You'll find Nathan Strausse at : his official site, deviantART, his MySpace.
Nathan Strausse, we did a first interview, too short, now I need to know more about you. So, tell me how did your passion begin ?
I've always been interested in photography, even at a young age. I was given a point and shoot camera at 10 years old and took pictures of our family vacations. Even had a photo album for them. In high school I took photography classes and everything about it just made sense to me. I shot for the newspaper and the yearbook, but most of my work was with shooting my friends and a lot of landscapes & architectural/design. I really began shooting fetish and erotic when I was working with Andrew Blake. I would help shoot the BTS for his DVD's as well as operating the camera. He played a major key in getting me to go out and shoot my own stuff.
How long could you be far from your camera ?
I usually always have a camera on me at all times. You never know what you are going to see. I've gotten some amazing photographs by just being in the right place, at the right time, with a camera (very important). Plus you never know when a woman is willing to do a shoot. Always be prepared.
What inspire you ?
I'm inspired by a lot of things. Words, imagery, vistas, mostly anything. It's really about the content. It's really about a connection with something that inspires. A picture that brings deep emotions or a quoted line or story, which makes one ponder. I'm moved by one's passion, the beauty of life, how small the world really is and how small we really are.
Do you feel particularly inspired by a kind of location ?
I would have to say no, not really. Everything is in context. A twilight view of canopied palm trees with a sapphire ocean can be as inspiring as a city street filled with cracked pavement and dilapidated signs. All these are a part of our surroundings and I feel both play a major role. But for the record, I would say that I am a city person more than a wilderness person. I would much rather live in a city than up in the mountains. At least at this point in my life. I feed off all the energy given off by cities and the people.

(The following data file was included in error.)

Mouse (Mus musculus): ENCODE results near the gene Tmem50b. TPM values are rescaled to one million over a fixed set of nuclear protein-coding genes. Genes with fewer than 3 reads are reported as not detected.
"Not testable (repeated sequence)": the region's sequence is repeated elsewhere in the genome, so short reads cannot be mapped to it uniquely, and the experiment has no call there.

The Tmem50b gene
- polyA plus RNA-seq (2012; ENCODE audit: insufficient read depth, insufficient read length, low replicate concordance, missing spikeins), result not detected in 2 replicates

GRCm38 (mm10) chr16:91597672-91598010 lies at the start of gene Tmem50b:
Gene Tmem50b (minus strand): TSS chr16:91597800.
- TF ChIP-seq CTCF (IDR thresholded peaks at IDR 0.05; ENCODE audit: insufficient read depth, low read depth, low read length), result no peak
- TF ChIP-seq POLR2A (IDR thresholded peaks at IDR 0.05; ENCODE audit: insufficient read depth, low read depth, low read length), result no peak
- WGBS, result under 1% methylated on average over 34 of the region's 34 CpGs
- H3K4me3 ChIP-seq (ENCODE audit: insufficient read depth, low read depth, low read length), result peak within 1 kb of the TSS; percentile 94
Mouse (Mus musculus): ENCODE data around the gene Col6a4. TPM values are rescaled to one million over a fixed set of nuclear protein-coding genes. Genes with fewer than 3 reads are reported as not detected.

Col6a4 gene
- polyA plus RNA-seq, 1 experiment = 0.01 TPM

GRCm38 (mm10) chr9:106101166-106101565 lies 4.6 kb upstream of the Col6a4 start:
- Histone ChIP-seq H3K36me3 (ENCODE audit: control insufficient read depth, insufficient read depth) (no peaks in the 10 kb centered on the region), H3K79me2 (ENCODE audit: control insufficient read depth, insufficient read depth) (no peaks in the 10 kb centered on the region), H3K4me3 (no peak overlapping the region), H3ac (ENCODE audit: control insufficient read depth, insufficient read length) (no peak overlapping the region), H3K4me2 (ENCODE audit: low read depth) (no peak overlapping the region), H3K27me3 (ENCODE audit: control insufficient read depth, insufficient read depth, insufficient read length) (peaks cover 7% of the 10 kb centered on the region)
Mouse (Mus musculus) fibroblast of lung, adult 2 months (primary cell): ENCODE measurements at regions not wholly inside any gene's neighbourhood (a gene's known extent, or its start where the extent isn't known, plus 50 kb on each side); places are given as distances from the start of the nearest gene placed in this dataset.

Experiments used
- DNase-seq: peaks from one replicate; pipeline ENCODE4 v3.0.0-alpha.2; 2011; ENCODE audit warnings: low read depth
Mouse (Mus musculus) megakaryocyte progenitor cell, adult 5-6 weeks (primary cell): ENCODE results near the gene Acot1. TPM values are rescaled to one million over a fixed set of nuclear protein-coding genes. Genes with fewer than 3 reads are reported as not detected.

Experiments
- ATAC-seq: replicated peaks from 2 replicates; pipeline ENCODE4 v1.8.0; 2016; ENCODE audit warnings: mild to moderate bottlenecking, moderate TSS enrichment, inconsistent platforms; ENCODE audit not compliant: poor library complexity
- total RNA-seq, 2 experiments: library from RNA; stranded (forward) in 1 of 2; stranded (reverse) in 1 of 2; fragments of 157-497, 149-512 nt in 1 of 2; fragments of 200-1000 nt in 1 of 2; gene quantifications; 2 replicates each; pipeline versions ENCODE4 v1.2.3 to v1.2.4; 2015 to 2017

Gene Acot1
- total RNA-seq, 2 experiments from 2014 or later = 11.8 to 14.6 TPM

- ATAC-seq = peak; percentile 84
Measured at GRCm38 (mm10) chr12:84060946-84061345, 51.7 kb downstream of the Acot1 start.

Who are your great guys in the job ?
I would say that a lot of different photographers and artists I would consider exceptional in their work. Stanley Kubrick to me was a genius. He was a cinematography based Director, who knew how to use the camera. His stories always dealt with sexual undertones and mischief. He was a huge influence on me as a filmmaker and photographer. Of course, Helmut Newton, and another photographer that I was greatly impressed with his book was Vlastimil Kula. There are many more names and people that I am still discovering. These are some that come to mind right now. Oh yeah, David LaChapelle I enjoy, mostly because of his use of color and art direction/styling.
What is your process of artistic creation ? Chaos or Order ?
My process is a mix of all the aspects that you mention. A lot of times I will have an idea that I am going for. I prepare as much as I can for the look that I am after. Once the model arrives, I mold these ideas to fit the location, model, situation etc. With a lot of the bondage shoots, preparation is vital. Suspensions and other ties can be life threatening and without proper prep, disasters can arise. And you don't want that. Always have a first aid kit and always have medical scissors on hand for this. For more of the complex rigs, I use a rigger, Damon Pierce who is amazing. His rope artistry is one of a kind.
On the other hand, working off the hip and fly by night is also a way I work. having great models who bring depth to the photoshoot is essential.
Your preferences, indoor, outdoor, natural lights, color ?...